Marvin is outgoing, even wild in his energy. When we meet him at a bar in the first episode of the series, he acts like he owns the place, flirting and serving up wicked verbal jabs with equal ease. Before we get to know him better, O’Connell’s shy, sheltered Julian Beaumont seems to fade into the background by comparison. Initially, he serves mostly as a foil to his more outgoing older brother, Brodie (Devin Way), who, in many ways, is the chaotic core around which the rest of the ensemble orbits. During the first three episodes, the brothers, along with Brodie’s on-again, off-again lover Noah (Johnny Sibilly), convert their shared New Orleans home into the epic party house known as “Ghost Fag.” It’s Ghost Fag that attracts Marvin, in the fourth episode, with the idea of hosting a queer disabled orgy. We don’t learn as much about Marvin’s background, but it’s clear he’s made himself a cornerstone of the LGBTQIA+ community despite the everyday ableism he faces.

Beyond the surface differences, Julian and Marvin couldn’t be more divergent. In addition to their differing disabilities (Marvin, like Graise, is a double amputee), they come from disparate economic classes and have radically contrasting outlooks on life. Julian protects his vulnerability with an introverted lifestyle and a carefully cultivated routine, while Marvin hides his behind a boisterous exterior. Just like real life, not all members of a marginalized group get along, or even have very much in common.

“I don’t ever try to feel the burden of representation because there’s no point-you have to write from a place of truth,” says O’Connell, who wrote Episode 4 with Alyssa Taylor. “It was really fun creatively to have these two disabled characters who are so wildly different from each other in how they conduct themselves in their relationship to disability and to sex and all those things, but also I think in Episode 4 it was really interesting to show their commonalities.”

Peacock
Peacock
Peacock

Both Marvin and Julian get laid over the course of the episode, but even before their clothes come off, the orgy scene fills the screen with something seldom seen on TV: disabled people in all their sexual glory. The scenario was inspired by a 2015 disabled sex party co-hosted in Toronto by Andrew Gurza, the show’s disability awareness consultant. After Gurza joined QaF, he mentioned the party in the writers’ room. “Mine was a lot more tame than this should be,” Gurza recalls telling them. “I’d like this to be a lot racier.”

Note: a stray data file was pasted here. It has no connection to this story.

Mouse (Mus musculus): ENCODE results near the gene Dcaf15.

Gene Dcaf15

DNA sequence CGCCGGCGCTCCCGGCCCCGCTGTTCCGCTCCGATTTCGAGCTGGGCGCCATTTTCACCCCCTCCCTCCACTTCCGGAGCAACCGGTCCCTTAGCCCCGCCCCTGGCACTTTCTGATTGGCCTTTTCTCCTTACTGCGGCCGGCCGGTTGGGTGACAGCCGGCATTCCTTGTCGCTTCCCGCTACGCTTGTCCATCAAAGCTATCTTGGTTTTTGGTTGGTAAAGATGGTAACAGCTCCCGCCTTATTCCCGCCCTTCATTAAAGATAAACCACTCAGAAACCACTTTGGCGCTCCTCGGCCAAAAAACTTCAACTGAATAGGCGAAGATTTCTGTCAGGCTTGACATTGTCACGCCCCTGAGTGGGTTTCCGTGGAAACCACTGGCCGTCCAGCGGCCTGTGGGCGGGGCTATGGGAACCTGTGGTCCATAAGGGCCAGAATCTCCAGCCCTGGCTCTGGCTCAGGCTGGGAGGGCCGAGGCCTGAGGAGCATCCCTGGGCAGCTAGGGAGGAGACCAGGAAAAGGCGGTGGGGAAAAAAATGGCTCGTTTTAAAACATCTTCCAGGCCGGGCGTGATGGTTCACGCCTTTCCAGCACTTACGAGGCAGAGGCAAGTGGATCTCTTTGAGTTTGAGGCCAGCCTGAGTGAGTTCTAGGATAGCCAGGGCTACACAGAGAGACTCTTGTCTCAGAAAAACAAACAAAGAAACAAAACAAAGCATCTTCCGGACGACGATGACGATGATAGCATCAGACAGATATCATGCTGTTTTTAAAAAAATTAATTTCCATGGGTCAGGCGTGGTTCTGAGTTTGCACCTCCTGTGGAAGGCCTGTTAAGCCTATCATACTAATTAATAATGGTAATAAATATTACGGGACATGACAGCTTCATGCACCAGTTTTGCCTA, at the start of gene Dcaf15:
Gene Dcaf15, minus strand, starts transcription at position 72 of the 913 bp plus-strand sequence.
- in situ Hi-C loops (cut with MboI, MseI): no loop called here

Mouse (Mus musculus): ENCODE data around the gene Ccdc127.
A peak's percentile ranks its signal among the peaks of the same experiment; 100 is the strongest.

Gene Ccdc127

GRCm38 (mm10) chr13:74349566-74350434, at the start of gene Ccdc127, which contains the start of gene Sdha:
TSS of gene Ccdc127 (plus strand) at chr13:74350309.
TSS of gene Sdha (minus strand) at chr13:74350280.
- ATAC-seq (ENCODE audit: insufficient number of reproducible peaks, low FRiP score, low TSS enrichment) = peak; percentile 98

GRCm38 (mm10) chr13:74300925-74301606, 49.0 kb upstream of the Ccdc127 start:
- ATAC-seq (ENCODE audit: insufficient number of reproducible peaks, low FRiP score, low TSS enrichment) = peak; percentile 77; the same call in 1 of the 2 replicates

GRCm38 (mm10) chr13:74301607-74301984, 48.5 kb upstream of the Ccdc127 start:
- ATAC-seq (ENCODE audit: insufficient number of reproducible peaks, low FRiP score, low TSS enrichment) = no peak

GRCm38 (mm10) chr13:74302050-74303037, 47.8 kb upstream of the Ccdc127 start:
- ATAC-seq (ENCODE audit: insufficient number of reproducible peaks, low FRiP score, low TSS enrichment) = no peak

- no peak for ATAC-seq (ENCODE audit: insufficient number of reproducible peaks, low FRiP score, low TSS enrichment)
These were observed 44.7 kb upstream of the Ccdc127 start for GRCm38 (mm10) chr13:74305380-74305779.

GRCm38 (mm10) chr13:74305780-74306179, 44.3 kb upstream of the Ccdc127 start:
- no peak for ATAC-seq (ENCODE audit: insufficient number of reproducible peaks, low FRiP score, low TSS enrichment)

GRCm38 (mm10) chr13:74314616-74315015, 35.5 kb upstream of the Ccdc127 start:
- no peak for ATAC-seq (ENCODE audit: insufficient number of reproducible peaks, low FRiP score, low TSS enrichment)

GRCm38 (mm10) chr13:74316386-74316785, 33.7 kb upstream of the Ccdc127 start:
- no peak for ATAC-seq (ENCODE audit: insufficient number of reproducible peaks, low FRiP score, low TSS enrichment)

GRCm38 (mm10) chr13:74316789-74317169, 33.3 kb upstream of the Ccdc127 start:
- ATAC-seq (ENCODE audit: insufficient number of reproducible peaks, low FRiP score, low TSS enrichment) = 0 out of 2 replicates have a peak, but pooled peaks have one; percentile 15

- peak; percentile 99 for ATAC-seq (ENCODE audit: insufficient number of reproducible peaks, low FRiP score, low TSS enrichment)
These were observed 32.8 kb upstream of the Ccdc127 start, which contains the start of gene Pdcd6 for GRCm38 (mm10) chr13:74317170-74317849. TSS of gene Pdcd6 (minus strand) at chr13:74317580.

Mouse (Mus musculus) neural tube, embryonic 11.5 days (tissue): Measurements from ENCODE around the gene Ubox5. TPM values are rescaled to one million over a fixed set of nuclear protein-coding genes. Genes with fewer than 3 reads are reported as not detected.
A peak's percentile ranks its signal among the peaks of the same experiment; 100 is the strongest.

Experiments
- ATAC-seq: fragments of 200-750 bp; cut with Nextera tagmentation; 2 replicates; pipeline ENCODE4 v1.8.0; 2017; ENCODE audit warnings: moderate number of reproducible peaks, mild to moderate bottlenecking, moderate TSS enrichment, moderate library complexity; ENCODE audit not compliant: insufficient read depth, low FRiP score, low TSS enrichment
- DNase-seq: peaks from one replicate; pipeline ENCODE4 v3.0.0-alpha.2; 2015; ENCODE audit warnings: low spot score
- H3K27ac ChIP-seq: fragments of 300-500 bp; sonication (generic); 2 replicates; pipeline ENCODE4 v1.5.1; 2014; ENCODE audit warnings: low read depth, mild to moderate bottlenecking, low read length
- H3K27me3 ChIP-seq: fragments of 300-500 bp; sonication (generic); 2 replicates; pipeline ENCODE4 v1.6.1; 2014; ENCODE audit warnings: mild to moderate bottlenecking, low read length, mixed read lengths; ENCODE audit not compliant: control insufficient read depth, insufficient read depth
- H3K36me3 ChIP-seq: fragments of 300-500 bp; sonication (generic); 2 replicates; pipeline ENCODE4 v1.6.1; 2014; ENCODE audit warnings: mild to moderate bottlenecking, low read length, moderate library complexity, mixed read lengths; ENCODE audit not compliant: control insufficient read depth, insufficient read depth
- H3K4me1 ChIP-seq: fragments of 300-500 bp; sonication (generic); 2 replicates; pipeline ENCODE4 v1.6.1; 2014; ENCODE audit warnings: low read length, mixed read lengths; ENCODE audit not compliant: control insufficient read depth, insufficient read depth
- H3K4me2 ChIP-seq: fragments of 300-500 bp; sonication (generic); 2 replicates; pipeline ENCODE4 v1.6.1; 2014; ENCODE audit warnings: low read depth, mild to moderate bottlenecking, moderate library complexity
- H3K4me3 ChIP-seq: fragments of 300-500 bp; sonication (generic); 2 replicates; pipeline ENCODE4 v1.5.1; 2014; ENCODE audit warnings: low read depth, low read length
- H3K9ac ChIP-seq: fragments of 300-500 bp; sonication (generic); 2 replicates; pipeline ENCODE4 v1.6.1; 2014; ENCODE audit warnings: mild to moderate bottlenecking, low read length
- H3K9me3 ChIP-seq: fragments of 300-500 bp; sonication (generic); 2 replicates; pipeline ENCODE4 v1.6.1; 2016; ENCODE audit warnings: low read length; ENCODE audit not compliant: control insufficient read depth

Gurza even appears in a sex scene during the episode. “Being together on the show was an amazing moment,” says O’Connell, who cites Gurza as one of his inspirations. “He’s so honest and demands that his voice be heard and makes no apologies for that, and I try to do the same.”

As the orgy continues, both characters hook up with sex workers. It’s clear the actors and creators wanted to affirm that sex work is work. “It’s incredibly difficult work, not only the physical labour but the emotional space you have to hold for somebody to make them feel seen and heard and not judged. It makes me happy to showcase their work in a more positive light,” O’Connell notes.

Sachin Bhatt, who plays Ali, the sex worker hired by Marvin, agrees. He adds that his role is an all-too-rare example of a Southeast Asian man being sexual on-screen. “Anyone who’s not a cisgender, white male has many more mountains to climb,” Bhatt says. “So for me it was really exciting to play this sex worker because they wouldn’t typically cast an Indian for this role.”

Peacock
Peacock
Peacock

While their relationship is transactional to begin with, Ali is respectful, playful, and caring throughout his interactions with Marvin. However, his feelings for his client intensify during Episode 4 as the pair connect alone in a room at Ghost Fag. “We bonded instantly,” Bhatt recalls of Graise. “It was very important to both of us that we get the intimacy and the vulnerability right.”

For Graise, who also appeared on Netflix’s Locke & Key, that actorly connection made the sequence what it is. “We spent a lot of time kiki’ing off-set and discussing what we wanted out of this scene for both of us. The scene wasn’t just about me. It’s also Ali exploring Marvin’s body in a way that he’s never explored with anyone before, and his insecurities and trepidations about interacting with a disabled body.”

Unlike previous interactions shown between them, Ali asks to top Marvin this time-and to interact with his body in new ways. “Can I touch your legs?” Ali asks. This was influenced by Graise’s own life, as someone he dated for three years realized he’d never touched Graise’s legs. After some tender caressing, Marvin wraps his thighs around Ali and they make love. Graise’s background as a dancer is evident in his elegant movement throughout the scene, which contrasts with some of the polished, more “Hollywood”-style sequences that appear elsewhere in the series.

“Sachin and Eric really fucking landed that plane,” O’Connell says. “It was everything I want in a sex scene, which is that it was vulnerable, it was tender, it was awkward, and it was sexy.”Beyond the new Queer As Folk, it’s rare for media to let disabled people be either queer or sexy. O’Connell cited a few other examples, such as Jillian Mercado’s role in The L Word: Generation Q or the work of playwright and actor Ryan J. Haddad, but it’s sparse overall. With one episode, Queer as Folk has set a high bar for other shows to follow, and the series as a whole demonstrates how disabled actors can portray real, complex, and flawed human beings.

“A cognitive dissonance happens when we watch things on our TV screens, where, all of a sudden, we want things to be simplified,” O’Connell says. “Isn’t it art’s job to reflect humanity accurately?

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Kit O’Connell is the Digital Editor at the Texas Observer, and lives in Austin, Texas with their spouse and two cats. Follow them @KitOConnell.